Abstract: What accounts for the creative explosion of art by Anishinaabe artists working in the urban environment of Minnesota during the1970s? The artistic Renaissance that occurred emerged in an epistemological and political conjuncture shaped by an activism that continues unabated, if altered, today. Sparked by the creation of the National Indian Youth Council in 1961, a generational shift marked by ideologies of traditionalism ushered in a wave of creativity across a broad spectrum. In sculpture and painting, this revolution derived its sustenance from a revitalization of 'traditional' concepts and symbology. Between the pathbreaking modernism of Patrick DesJarlait's social realism during the forties and Anishinaabe abstraction of the seventies, Anishinaabe artists overturned the silence of Minnesota's art institutions toward Native American art.  In the process, art served in remapping social, political and cultural identity. Citing doodems, markers of familial and village identity, and the ideographic figurative language of Mide'wiwin, the blueprint of Anishinaabe philosophy and religion, several artists working independently drafted resources of a classical era of Anishinaabe art and knowledge from which identity may both express itself in the present, as well as project into the future.

1626.   Jarboe, M. A. (1993). Regulating Indian Gaming: Fairness or Finagling? The Bench and Bar of Minnesota Microform, 50(5), 25.
Notes: Source: UnCover (August 1999 search)

1627.   . (1974). O. M. Jarvenpa, & E. H. Huber (Minnesota. Division of Fish and Wildlife. Environment Section), Biological impact of the proposed Huot dam and reservoir on the Red Lake River, Minnesota  . Saint Paul?  Minnesota Department of Natural Resources, Division of Fish and Wildlife, Environment Section .
Notes: Source: WorldCat (November 1999 search), accession: 8004082

1628.   Jarvenpa, R. (1982). Intergroup behaviour and imagery: the case of Chipewyan and Cree. Ethnology, 21(4), 283-299, tabl., bibliogr.
Notes: Source: International Bibliography of Social and Cultural Anthropology, Vol. XXVIII (1985:179)

1629.   Jarvenpa, R. (1982). Symbolism and inter-ethnic relations among hunter-gatherers: Chipewyan conflict lore. Anthropologica, 24(1), 43-76.
Notes: Source: International Bibliography of Social and Cultural Anthropology, Vol. XXVIII (1985:179)

1630.   Jarvenpa, R. (1985). Northern pilgrimage. Beaver, outfit 315(4), 54-59, ill.
Notes: Source: endeavor.rlg.org via University of Minnesota online database, August 1999 search

1631.   Jarvis, B. D. E. (1999). A 'woman much to be respected': Madeline LaFramboise and the redefinition of a metis identity. Unpublished doctoral dissertation, Michigan State University.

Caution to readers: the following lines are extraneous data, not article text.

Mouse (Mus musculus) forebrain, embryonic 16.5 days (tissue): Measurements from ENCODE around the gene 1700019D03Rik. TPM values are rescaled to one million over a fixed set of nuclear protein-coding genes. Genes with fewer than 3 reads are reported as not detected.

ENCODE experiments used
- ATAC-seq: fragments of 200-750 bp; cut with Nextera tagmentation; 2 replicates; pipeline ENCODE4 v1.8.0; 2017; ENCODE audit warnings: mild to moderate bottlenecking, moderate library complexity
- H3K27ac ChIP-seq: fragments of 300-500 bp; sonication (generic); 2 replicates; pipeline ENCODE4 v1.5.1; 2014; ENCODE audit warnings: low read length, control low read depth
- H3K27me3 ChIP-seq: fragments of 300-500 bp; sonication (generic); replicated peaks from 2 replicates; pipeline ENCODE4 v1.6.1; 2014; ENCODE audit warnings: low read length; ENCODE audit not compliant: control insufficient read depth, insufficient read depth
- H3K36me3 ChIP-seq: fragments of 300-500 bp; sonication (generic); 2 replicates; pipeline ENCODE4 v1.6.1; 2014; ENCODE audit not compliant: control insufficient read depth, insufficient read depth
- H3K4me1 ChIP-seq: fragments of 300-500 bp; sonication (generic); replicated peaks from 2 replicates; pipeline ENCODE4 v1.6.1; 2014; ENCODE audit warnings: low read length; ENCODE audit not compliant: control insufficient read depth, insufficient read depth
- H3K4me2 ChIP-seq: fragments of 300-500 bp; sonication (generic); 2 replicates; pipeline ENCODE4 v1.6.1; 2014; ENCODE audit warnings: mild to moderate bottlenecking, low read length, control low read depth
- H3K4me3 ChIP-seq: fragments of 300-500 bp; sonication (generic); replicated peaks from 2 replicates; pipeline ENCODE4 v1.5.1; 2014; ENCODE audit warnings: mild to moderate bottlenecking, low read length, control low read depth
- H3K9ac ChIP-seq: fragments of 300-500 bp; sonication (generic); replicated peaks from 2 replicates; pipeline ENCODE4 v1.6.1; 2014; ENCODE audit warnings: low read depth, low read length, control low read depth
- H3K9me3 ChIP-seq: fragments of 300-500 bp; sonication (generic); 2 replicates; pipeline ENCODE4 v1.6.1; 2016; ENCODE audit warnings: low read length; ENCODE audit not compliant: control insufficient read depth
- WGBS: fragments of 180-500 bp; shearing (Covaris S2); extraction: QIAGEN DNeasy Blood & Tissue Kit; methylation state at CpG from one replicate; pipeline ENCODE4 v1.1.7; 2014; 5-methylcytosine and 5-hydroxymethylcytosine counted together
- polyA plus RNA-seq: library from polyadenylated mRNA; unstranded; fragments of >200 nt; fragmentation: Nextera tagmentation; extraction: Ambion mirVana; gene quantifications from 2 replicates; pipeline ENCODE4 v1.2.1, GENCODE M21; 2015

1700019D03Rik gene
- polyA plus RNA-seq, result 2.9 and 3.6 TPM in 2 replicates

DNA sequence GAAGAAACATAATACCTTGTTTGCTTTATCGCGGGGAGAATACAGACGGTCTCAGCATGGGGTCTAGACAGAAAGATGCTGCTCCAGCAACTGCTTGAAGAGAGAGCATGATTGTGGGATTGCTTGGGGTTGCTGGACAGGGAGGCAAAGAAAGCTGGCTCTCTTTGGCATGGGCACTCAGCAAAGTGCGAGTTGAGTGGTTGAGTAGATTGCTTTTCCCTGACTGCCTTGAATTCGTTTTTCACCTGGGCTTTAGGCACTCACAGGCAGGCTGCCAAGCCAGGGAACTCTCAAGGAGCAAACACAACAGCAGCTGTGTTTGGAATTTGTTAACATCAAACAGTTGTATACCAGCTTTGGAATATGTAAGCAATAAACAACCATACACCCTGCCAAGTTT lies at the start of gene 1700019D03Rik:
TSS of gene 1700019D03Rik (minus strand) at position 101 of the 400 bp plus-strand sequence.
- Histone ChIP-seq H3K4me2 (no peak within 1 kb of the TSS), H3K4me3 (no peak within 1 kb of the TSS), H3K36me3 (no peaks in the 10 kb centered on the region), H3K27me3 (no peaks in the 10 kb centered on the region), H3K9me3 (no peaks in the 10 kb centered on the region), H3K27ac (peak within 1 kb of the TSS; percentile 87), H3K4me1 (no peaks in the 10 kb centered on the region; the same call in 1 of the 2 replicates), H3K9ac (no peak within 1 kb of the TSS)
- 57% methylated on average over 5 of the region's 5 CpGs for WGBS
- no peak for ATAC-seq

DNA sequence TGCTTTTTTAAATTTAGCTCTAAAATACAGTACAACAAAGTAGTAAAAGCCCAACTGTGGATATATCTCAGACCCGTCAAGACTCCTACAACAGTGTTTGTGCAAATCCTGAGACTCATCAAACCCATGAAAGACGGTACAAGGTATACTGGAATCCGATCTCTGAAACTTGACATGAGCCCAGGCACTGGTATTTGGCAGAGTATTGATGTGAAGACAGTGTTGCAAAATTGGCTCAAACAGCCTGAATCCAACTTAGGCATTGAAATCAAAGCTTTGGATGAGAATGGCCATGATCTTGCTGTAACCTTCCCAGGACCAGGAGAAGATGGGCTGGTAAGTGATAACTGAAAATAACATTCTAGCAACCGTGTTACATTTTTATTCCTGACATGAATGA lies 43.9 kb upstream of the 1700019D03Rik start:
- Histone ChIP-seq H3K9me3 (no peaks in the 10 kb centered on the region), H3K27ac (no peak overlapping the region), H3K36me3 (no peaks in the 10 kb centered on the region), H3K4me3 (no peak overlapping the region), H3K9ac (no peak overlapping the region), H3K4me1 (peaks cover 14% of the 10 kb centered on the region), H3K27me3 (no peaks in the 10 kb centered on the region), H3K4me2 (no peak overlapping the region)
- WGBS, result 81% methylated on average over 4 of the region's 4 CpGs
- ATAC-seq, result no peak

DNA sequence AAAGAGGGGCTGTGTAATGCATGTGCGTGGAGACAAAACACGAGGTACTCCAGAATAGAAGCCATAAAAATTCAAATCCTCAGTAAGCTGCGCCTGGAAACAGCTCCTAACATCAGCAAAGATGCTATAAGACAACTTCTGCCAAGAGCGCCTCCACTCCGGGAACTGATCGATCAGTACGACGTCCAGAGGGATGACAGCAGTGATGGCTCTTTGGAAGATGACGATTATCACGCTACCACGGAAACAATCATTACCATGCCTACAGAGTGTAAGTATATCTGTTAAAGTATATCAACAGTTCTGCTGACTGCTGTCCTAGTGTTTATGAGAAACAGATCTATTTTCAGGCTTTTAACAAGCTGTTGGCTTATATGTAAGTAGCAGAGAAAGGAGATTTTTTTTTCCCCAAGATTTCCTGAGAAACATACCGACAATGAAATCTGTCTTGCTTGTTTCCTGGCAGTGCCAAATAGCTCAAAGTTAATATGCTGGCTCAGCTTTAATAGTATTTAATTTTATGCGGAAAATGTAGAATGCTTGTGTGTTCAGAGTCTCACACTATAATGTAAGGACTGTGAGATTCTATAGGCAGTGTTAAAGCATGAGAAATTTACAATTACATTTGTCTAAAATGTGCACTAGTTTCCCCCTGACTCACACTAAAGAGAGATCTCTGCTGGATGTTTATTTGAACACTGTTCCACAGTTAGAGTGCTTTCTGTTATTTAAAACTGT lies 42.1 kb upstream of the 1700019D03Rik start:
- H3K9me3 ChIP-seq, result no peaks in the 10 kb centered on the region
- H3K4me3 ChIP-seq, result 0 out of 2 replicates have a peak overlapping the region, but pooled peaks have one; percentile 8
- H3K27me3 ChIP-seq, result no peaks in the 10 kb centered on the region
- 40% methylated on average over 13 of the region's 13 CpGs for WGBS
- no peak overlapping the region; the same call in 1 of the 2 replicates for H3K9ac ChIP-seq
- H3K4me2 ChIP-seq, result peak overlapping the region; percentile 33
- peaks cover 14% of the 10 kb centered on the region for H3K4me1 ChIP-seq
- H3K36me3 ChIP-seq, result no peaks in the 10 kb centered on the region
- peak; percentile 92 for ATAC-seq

Abstract: This thesis analyzes the identity presentation of one individual, Madeline LaFramboise. LaFramboise lived in early nineteenth century Mackinac and enjoyed a successful career as a fur trader and educator. Ethnically, she was metis, a term that refers to those individuals born from unions between French fathers and Indian mothers and who functioned as cultural brokers or as intermediaries in the middle ground between Euro-American and Native American cultural groups, establishing themselves as important facilitators of the fur trade. The arguments presented here attempt to demonstrate how Madeline LaFramboise succeeded in constructing a personal identity that allowed her to claim affiliations with multiple social groups and, therefore, function at various levels in a dynamic society. The theoretical model used in this thesis implements practice theory, asserting that individuals perceive cultural phenomena in traditional ways. When applied to this case study, the model argues that LaFramboise redefined traditional aspects of her metis identity in order to maintain affiliations to groups within both Ottawa and Euro-American societies. As derived from identity theory, this process of identity construction was a negotiative and evaluative process that entailed the emphasis of certain components of her identity in various contexts in order to achieve what Marshall Sahlins terms social 'interest.'

1632.   Jarvis, E. (1952). Moccasin Trail. New York: Coward-McCann, Incorporated.
Notes: cited in: Minnesota Chippewa Indians: a handbook for teachers (1967:92), "Annotated list of selected teaching materials"
Abstract: "A trapper is left to die after a battle with a grizzly, and is found by the Crow Indians.  He knows no other life until he gets a letter from his brother.  Grades 7-8."

1633.   Jasper, C. R. (1988). Change in Ojibwa (Chippewa) Dress, 1820-1980. American Indian Culture and Research Journal, 12(4), 17.
Notes: Source: UnCover (August 1999 search)
Source: endeavor.rlg.org via University of Minnesota online database, August 1999 search